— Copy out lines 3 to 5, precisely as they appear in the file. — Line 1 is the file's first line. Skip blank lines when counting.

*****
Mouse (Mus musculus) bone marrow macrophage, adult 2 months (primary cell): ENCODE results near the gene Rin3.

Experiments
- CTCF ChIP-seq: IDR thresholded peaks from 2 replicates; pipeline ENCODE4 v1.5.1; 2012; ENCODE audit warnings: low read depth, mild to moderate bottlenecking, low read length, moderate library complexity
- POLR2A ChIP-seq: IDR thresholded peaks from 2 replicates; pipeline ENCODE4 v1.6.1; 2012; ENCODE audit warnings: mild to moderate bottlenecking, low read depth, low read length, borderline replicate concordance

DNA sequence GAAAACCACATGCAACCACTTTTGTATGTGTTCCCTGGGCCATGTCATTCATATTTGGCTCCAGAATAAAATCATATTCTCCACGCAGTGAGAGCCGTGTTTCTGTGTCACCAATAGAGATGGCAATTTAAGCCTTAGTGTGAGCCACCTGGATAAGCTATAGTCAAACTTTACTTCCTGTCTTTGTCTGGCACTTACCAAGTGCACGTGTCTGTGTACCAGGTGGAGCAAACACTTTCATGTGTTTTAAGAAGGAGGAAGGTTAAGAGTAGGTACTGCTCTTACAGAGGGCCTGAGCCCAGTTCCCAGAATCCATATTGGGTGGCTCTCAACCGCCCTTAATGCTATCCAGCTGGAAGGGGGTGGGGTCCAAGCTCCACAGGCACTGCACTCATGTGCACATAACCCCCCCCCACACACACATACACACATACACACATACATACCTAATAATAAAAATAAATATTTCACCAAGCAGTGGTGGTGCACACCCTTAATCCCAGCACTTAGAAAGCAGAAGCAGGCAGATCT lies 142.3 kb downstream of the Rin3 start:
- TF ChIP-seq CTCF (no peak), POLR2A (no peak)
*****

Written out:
- CTCF ChIP-seq: IDR thresholded peaks from 2 replicates; pipeline ENCODE4 v1.5.1; 2012; ENCODE audit warnings: low read depth, mild to moderate bottlenecking, low read length, moderate library complexity
- POLR2A ChIP-seq: IDR thresholded peaks from 2 replicates; pipeline ENCODE4 v1.6.1; 2012; ENCODE audit warnings: mild to moderate bottlenecking, low read depth, low read length, borderline replicate concordance

DNA sequence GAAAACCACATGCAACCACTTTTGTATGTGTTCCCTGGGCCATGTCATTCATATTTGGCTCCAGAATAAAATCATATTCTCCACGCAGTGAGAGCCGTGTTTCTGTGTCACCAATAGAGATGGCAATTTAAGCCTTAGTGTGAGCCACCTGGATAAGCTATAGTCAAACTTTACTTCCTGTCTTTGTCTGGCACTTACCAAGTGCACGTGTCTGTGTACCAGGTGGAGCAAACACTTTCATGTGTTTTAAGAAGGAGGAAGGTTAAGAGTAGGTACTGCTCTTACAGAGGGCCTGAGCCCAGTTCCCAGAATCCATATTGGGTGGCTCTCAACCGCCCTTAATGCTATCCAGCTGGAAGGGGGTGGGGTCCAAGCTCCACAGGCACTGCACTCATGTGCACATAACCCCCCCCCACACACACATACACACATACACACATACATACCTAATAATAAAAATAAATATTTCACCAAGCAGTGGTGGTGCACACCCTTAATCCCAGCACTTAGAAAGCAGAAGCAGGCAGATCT lies 142.3 kb downstream of the Rin3 start: